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Life’s a beach: FGCU students pay for improvements

Life’s a beach: FGCU students pay for improvements

The waterfront is getting a tidal wave of new amenities. Student senate passed a bill Tuesday night allowing money for the beach area.

The bill will provide life jackets, paddleboards kayaks and tons of sand.

“We’re the lifeline for the students when they need it and they need it,” senator Emily Catizone said. “It’s our duty to help them.”

Although the bill had overwhelming senate support, some said the cost is being handed down to students unnecessarily. Senator Tyler Brown said the bill would only add more cost to an already strained student budget.

“If we keep being everyone’s last resort, we won’t be anyone’s last resort anymore,” Brown said.

Previously, Housing and Residence Life and Campus Recreations were primarily responsible for waterfront expenses. The one-time cost is now being split between the two entities, and students, with the passing of the bill.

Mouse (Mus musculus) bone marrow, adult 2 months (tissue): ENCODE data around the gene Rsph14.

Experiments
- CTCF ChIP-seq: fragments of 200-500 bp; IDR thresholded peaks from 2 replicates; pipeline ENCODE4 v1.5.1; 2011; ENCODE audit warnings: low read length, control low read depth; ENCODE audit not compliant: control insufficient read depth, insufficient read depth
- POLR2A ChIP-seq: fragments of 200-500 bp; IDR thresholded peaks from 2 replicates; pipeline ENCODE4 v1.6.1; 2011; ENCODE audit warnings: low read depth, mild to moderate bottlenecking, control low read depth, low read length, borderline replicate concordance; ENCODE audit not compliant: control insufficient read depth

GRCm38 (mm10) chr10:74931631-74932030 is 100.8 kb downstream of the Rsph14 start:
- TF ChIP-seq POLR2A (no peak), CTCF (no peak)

The students will pay $15,449. It will cover the cost of life jackets, single and double kayaks and stand up paddleboards. The most expensive line item on the bill comes from the element that makes the waterfront most similar to a beach: the sand.

The cost of adding the approximately 1,000 tons of sand to the waterfront will be $9, 817.50, according to the senate bill.

“They’re going to have to do a couple of truckloads,” said Suzanne Ries, the assistant director of operations for Campus Rec. “They’re also going to have to put in a temporary road because there is no path to get directly out to the waterfront, so they have to put that in and take it back out.”

Ries said the issue has more to do with safety than vanity.

“The sand has dwindled down to a point of concern where the cement footers for the umbrellas are showing,” Ries said. “It’s a tripping hazard from a result of bare rock; it’s down to the earth. (We’ve) got bare feet out at the waterfront, so it’s a safety issue.”

The water flow and the rainy season also play a big role in the erosion of the sand.

“It’s been three years since new sand has been brought in. With that and the new pavement that was brought in and a sidewalk, it just redirected the erosion, making it worse during the rain,” Ries said. “We solved that problem, but there’s always going to be some erosion naturally.”

The waterfront improvement bill passed with a 17-2 vote.

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